Unwanted thoughtsSexual thoughts and reactions that seem forbidden or perverse to the person, Fears about being sexually aggressive towards someone.
Obsessions of a religious/spiritual natureFears-of-Offending God, Hurting others’ religious sentiments, Making wrong moral decisions
Loss of controlFears of-Doing something impulsive that may harm others, Hurting oneself, Aggressive or violent thoughts and images that come unbidden to one’s mind. Cursing or swearing in public
PerfectionismObsessed with-Keeping things organized, exact and even. Remembering everything or needing to know everything, Fears-of-Forgetting vital information, Losing objects. Not being able to decide what to discard and what to store

Here is a list of compulsions

Constant cleaningWashing or sanitizing hands constantly, Frequent showering, Brushing teeth every few hours. Cleaning household objects repetitively. Activities to counter any possible contact with contaminants
Repeatedly checking and confirmingConstantly checking if-Doors are locked, Electrical switches are off when leaving the house. All essentials are with the person when he/she leaves the house. Did not do anything that might physically harm someone else, Did not make any errors or mistakes
Repeated actionsRegular activities like closing or opening doors, walking in or out of the room, Ticks like blinking, touching something or tapping. Rearranging things until they feel satisfied, Constantly praying to God for forgiveness. Doing something in multiples such as closing a door 3 times because three might be a good or lucky number 
Other compulsionsCounting steps while walking, Counting while doing something, Establishing rigid non-bendable routines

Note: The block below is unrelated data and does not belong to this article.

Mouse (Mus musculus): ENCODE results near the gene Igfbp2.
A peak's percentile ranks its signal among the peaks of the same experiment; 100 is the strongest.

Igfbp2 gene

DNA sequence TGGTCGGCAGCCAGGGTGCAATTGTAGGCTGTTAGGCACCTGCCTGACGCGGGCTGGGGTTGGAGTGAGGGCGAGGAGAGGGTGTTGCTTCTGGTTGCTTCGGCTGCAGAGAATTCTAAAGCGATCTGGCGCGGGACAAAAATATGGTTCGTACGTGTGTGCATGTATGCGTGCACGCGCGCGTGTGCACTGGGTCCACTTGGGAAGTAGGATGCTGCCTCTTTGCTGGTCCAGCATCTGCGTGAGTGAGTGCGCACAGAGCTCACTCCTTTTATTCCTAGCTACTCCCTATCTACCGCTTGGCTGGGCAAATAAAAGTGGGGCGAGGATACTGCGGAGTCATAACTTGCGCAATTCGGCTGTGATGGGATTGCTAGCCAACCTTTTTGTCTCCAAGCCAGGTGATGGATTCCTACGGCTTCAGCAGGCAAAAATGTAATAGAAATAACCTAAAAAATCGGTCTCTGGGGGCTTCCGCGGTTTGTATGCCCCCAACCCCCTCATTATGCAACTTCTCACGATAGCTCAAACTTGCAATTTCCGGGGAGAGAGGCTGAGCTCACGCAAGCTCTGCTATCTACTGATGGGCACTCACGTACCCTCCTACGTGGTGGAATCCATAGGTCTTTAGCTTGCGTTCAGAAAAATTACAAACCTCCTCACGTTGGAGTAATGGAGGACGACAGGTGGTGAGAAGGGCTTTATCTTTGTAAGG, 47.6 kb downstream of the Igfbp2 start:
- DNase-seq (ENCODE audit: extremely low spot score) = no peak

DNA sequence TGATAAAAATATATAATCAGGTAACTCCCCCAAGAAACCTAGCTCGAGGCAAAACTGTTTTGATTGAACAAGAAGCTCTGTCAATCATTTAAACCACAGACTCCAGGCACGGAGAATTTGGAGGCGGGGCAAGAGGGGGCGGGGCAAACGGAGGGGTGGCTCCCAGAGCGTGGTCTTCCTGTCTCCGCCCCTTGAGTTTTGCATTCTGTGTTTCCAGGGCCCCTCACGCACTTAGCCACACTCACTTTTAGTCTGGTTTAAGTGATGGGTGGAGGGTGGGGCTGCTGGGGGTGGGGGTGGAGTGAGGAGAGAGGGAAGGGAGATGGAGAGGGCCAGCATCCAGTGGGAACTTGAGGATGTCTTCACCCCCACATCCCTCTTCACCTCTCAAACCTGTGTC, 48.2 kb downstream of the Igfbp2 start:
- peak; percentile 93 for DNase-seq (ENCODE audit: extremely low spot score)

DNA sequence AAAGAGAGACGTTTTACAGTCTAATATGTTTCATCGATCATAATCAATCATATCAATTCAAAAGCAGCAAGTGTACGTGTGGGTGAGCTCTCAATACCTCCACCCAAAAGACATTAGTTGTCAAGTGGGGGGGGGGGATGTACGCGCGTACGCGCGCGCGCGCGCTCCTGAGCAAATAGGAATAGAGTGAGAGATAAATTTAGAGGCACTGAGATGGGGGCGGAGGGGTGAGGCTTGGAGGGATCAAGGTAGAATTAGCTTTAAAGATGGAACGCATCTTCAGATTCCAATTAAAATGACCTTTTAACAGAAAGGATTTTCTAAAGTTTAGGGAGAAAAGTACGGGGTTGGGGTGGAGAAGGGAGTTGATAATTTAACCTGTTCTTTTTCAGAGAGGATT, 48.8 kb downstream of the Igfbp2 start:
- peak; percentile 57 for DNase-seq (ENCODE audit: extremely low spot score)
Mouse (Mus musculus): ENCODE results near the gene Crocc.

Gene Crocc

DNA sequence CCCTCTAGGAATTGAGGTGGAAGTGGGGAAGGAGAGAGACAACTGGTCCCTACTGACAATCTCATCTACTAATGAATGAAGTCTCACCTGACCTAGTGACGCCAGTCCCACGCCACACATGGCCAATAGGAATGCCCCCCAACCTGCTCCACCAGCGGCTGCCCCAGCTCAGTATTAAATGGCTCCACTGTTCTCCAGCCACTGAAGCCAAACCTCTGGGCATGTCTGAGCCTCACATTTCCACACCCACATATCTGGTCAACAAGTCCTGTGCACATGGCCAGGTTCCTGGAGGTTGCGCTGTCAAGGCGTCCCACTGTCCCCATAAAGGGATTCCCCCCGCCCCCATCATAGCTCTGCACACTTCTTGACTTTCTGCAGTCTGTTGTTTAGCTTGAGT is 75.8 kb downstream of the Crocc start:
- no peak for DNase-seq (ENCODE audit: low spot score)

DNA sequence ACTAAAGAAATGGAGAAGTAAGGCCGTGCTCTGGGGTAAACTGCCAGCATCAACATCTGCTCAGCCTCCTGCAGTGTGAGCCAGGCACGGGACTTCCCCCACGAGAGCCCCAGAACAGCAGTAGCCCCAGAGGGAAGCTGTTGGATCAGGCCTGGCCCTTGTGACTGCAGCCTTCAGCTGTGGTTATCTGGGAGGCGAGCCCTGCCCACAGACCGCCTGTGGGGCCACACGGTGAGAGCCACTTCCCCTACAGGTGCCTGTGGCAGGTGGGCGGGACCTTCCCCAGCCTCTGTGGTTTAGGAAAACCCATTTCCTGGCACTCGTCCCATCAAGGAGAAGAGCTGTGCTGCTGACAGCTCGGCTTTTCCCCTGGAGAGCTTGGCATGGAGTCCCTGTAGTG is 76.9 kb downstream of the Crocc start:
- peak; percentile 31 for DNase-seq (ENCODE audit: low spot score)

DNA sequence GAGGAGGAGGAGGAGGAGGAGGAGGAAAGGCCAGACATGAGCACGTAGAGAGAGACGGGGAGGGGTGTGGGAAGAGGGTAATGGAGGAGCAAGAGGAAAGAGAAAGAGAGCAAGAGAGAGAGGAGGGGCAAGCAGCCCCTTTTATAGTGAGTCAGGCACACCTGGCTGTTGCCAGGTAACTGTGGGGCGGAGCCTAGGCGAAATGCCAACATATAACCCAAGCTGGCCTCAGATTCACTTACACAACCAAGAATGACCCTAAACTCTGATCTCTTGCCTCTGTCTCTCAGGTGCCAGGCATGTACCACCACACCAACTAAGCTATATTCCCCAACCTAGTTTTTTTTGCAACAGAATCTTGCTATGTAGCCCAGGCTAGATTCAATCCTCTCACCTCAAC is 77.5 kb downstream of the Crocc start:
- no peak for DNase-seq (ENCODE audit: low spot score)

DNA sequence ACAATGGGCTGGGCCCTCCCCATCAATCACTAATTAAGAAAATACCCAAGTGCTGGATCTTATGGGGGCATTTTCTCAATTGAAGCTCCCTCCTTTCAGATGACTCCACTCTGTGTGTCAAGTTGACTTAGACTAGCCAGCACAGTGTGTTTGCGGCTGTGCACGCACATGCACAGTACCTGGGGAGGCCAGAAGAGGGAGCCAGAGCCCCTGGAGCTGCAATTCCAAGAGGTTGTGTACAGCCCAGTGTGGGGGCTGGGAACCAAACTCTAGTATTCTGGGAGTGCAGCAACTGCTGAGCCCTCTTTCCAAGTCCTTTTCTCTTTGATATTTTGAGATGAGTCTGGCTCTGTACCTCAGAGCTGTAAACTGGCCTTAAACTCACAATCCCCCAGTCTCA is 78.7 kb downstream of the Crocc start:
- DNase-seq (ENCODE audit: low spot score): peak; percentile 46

What is to be done?

  • The best way to bring Obsessive Compulsive Disorder under control is through a combination of medicines and therapy. Cognitive Behavioural Therapy and Exposure and Response Prevention Therapy is highly effective in curbing obsessive-compulsive behaviour. This form of therapy is done under the supervision of trained clinical psychologists or psychiatrists. Your doctor will also prescribe you some medicines if needed. Remember to take your medicines on time. Show up for your therapy sessions and don’t give up mid-way. If you have any inhibitions, misgivings or doubts about the methods, speak honestly with your therapist. 
  • Learn relaxation techniques to manage your stress
  • The treatment may take some time to show a positive outcome, stay patient and follow up regularly with your doctor.


Seek help if you think that you or your loved ones have Obsessive Compulsive Disorder. It can be severely restrictive to a happy and healthy lifestyle and can also take a toll on the person’s financial, personal and professional life. Most people keep on struggling with this disorder without even knowing that it can be managed well by a psychiatrist. There is a way you can integrate into society by bringing the disorder under control and that is therapy and medication.

Also Read: What is Trypophobia: A Deep Dive into the Fear of Holes

Disclaimer: The information provided here is for educational/awareness purposes only and is not intended to be a substitute for medical treatment by a healthcare professional and should not be relied upon to diagnose or treat any medical condition. The reader should consult a registered medical practitioner to determine the appropriateness of the information and before consuming any medication. PharmEasy does not provide any guarantee or warranty (express or implied) regarding the accuracy, adequacy, completeness, legality, reliability or usefulness of the information; and disclaims any liability arising thereof.